The fact that women are in charge at Foundation FM makes the station a first in its field – and a long-overdue one. An Ofcom report earlier this year found that women occupy only 37% of senior management roles in radio. Ealier this year, an investigation by stylist.co.uk found that only two of 2018’s most popular radio stations had a 50/50 equal gender split when it came to presenters.

“We’ve all had experiences of working in big old-school music industry corporations and a lot of those are male-heavy at the top,” says Richardson. “It makes it difficult to feel our voices are heard.”

“Or that there’s a role model for you,” agrees Bennett. “When I first started in radio, it was a very small, local commercial station and there was one other woman there. I’m embarrassed to say this but I don’t think I noticed it at the time. It was just like, ‘this is just the way it is.’”

Not anymore. Shake-ups at the UK’s biggest radio stations, including the announcement of Zoe Ball as the new host of the BBC Radio 2 Breakfast Show (the nation’s most popular radio programme), suggest that the higher-ups are taking note of the severe gender imbalance in the broadcasting world. 

But the changes have been incremental. Richardson, Wells and Bennett want Foundation FM to usher in a new standard of female representation – at a much quicker pace.

They’re adamant, though, that this is not an ‘anti-boys club’. “We’ve been asked so many questions about this,” Richardson sighs. “‘Is it only songs by women? Are you only going to have interviews with girls?’ No, not at all.” 

According to Bennett, the women behind Foundation FM are perfectly willing to support male artists – as long as those artists support women. “There are [men] on the schedule,” she says.

“This is about putting women at the forefront and if you support that message, come on in. The door’s open.” In keeping with that message, the first song played on Foundation FM’s inaugural show on 5 November was Ladies, by the (male) Northampton rapper Slowthai.

“We’re creating a safe space for anyone who wants it,” says Wells. “We want to be a community that has great representation, [including] the LGBTQ community.” Stipulating that the station only plays music by women would exclude non-binary artists, she points out.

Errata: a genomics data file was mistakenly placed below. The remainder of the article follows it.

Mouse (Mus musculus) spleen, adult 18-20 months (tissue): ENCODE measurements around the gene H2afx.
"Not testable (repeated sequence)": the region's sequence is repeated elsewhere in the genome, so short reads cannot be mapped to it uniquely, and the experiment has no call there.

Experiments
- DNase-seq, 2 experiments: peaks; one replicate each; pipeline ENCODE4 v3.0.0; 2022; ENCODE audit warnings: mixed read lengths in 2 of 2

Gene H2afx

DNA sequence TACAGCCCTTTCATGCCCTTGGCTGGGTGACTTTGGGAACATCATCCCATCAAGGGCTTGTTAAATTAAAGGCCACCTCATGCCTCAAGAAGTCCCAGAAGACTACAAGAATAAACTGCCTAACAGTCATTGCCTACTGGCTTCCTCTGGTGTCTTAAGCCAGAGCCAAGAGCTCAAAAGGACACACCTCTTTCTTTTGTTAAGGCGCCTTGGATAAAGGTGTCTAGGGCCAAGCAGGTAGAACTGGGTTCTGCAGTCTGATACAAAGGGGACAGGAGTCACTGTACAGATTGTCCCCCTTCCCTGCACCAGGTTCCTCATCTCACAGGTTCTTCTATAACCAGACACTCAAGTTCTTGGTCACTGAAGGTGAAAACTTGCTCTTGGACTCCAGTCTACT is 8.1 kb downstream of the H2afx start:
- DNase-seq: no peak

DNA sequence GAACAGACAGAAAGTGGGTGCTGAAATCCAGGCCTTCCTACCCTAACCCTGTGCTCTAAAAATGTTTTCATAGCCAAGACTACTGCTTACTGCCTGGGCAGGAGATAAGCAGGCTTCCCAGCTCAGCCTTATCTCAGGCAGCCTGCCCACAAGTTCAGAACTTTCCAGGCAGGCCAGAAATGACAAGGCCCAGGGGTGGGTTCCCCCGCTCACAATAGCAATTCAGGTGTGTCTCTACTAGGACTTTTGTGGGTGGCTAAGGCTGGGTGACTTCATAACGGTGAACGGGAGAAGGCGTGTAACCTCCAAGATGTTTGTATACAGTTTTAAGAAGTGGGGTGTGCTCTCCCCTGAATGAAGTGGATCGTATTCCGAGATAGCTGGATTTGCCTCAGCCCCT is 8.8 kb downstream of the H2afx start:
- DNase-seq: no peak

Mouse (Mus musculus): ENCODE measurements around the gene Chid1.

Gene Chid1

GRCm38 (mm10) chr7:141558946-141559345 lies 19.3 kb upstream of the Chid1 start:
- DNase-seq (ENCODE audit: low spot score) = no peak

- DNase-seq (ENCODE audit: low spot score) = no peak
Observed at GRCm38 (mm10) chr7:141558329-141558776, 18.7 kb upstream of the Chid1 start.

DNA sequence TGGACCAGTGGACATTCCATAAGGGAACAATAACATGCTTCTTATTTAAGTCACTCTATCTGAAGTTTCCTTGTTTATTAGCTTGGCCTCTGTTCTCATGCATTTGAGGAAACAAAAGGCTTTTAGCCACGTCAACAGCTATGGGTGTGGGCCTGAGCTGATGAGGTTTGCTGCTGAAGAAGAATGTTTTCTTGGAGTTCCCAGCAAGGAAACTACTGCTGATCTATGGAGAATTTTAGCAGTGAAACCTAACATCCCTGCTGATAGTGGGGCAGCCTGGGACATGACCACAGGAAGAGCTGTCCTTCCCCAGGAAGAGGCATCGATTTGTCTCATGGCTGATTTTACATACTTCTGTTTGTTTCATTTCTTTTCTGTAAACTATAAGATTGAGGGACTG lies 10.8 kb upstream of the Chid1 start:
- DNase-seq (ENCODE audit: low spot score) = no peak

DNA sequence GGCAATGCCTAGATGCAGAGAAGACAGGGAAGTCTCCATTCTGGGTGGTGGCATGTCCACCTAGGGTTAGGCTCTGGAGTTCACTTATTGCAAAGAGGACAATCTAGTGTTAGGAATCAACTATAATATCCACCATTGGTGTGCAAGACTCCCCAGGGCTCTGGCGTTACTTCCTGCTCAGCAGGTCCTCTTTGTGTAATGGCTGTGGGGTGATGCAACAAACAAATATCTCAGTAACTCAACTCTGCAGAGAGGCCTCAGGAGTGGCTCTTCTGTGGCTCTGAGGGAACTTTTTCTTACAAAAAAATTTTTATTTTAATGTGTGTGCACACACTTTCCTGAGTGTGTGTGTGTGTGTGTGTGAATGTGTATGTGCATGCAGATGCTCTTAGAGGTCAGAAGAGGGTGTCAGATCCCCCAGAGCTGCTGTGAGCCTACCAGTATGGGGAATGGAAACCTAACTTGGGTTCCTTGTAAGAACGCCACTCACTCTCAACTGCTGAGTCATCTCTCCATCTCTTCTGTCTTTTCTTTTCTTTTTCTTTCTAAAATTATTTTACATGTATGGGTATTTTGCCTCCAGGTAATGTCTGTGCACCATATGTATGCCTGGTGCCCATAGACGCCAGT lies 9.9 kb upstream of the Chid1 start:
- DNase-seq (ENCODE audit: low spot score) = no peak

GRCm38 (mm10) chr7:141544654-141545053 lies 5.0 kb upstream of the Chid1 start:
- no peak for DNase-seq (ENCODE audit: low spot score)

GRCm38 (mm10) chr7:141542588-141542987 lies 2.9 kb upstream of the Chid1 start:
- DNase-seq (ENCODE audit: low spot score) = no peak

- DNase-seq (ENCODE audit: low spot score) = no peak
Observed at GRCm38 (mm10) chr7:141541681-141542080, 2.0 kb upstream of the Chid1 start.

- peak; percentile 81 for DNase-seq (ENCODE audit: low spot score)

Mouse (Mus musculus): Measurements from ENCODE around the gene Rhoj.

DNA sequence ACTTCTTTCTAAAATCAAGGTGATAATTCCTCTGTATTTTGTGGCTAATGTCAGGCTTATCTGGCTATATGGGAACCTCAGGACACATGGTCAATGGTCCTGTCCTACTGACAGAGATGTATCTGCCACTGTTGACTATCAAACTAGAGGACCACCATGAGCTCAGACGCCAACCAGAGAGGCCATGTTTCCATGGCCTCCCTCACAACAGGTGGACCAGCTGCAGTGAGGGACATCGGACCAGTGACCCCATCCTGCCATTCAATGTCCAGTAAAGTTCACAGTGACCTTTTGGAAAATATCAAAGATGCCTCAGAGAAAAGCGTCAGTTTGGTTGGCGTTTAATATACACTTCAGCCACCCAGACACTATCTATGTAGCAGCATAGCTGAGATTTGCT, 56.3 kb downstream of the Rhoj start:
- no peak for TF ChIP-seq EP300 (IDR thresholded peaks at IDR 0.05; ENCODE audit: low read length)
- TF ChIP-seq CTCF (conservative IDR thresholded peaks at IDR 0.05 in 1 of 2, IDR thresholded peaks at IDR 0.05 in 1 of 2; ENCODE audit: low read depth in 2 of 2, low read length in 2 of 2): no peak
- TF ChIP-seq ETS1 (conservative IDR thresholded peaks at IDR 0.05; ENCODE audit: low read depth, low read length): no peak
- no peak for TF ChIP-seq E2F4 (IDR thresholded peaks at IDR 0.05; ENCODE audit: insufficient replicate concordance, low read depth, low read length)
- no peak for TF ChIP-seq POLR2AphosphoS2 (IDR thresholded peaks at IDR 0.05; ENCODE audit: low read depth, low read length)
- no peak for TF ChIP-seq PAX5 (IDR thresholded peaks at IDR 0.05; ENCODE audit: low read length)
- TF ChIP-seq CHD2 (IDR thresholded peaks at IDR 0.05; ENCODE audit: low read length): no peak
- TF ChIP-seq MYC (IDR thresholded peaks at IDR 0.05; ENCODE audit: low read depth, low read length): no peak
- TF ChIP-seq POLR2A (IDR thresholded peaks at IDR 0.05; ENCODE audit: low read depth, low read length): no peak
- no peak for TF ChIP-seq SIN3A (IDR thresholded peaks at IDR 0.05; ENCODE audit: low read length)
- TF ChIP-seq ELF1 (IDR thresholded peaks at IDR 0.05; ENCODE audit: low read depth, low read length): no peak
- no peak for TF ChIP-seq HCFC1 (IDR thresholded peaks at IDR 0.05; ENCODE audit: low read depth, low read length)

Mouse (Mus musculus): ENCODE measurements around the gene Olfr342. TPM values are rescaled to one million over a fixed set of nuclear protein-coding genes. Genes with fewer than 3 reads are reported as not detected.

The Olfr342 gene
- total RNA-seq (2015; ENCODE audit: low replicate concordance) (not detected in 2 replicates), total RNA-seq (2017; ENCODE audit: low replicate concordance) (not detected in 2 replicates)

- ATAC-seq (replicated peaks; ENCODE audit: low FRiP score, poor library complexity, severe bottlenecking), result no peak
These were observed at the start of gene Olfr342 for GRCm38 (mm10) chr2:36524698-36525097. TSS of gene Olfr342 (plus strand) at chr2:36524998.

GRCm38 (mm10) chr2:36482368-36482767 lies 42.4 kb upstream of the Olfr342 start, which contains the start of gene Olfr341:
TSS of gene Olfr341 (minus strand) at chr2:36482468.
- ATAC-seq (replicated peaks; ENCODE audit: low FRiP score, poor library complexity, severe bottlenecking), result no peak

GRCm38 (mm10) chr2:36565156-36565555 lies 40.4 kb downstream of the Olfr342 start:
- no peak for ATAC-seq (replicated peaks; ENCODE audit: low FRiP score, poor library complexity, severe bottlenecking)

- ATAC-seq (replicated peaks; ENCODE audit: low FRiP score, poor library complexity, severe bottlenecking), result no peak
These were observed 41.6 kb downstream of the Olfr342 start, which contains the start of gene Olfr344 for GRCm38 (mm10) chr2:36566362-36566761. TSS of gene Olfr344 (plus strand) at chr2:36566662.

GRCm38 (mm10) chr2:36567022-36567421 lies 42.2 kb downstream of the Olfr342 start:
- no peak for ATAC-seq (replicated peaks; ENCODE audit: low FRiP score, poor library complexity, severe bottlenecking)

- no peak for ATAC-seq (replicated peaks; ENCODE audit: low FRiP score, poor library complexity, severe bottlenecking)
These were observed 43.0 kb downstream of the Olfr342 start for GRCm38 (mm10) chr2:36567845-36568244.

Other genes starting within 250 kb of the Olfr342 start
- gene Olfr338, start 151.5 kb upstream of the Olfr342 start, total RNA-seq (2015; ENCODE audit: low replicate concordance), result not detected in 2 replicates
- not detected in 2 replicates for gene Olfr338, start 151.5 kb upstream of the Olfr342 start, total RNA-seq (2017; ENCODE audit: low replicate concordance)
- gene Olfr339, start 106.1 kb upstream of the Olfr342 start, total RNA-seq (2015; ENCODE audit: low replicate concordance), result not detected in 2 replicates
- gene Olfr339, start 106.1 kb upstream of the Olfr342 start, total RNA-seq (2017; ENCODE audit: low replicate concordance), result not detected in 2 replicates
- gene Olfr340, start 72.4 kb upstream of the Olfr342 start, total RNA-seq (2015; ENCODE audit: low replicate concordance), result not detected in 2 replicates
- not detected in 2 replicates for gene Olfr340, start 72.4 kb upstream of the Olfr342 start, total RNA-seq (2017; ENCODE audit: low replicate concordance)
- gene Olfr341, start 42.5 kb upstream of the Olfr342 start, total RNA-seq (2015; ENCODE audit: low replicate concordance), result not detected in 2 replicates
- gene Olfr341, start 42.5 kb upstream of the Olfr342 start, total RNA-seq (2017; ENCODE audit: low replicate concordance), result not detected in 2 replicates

Zoe Ball is one of the few female presenters in radio tasked with a primetime slot.

With shows like Zooey Gleaves’ Queer Island Discs (think Desert Island Discs with an LBGTQ spin) and a radio iteration of the award-winning The Receipts Podcast (an unfiltered talk show hosted by Tolani Shoneye, Audrey Indome, and Milena Sanchez), Foundation FM already seems committed to making sure a range of voices – and perspectives – are given proper airtime.

“No more middle-aged white men,” Wells affirms. “There’s a much broader spectrum of people in the world. It’s getting the journey started. I feel we’re on the cusp of a big shift.”

“I watched a film the other day that worded it perfectly,” says Richardson. “We think we’re further along than we actually are [in terms of equality]. The way we’re coming at it is by making changes from the ground up.”

As for long-term plans, they’ve got their eye on the live music scene, where female artists frequently lose out on big gigs like festival slots. Last year, women made up just 20% of festival headliners in the UK.

“We really want to see what other things we can do in the bigger music industry,” Richardson says.

“The gender balance in live music has always been a problem. The year after next, maybe we can have a small stage at a festival and just book cool new DJs who are female – try to counteract some of the issues they’re having.”

But for now, the trio just want to make good on their initial pledge: to create a female-led space in broadcasting for those whose voices are usually sidelined. And they plan to make seriously engaging radio in the process.

“I just don’t want to let anyone down,” Wells says, when asked if they feel any pressure. 

“We’ve promised a platform that’s going to break boundaries. There’s that expectation now. Letting someone down is the worst feeling ever.”

“Don’t worry, mate,” says Richardson reassuringly. 

“It’s not going to happen. I can’t see it,” Bennett agrees. 

Us neither. 

Stylist’s Visible Women campaign is dedicated to raising the profiles of women making strides in male-dominated industries, and empowering future generations to follow their lead. See more from Visible Women here.  

Tune into Foundation FM from 10am – 6pm, Monday – Wednesday and 10am – 10pm, Thursday – Friday. 

Images: Wired PR 

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Moya Lothian-McLean

Moya Lothian-McLean is Stylist’s editorial assistant where she spends her time inventing ways to shoehorn Robbie Williams into pieces. A reoffending dancefloor menace, a weekend finds her taking up too much space at disco nights around the city and subsequently recovering with dark sunglasses and late brunch the next day.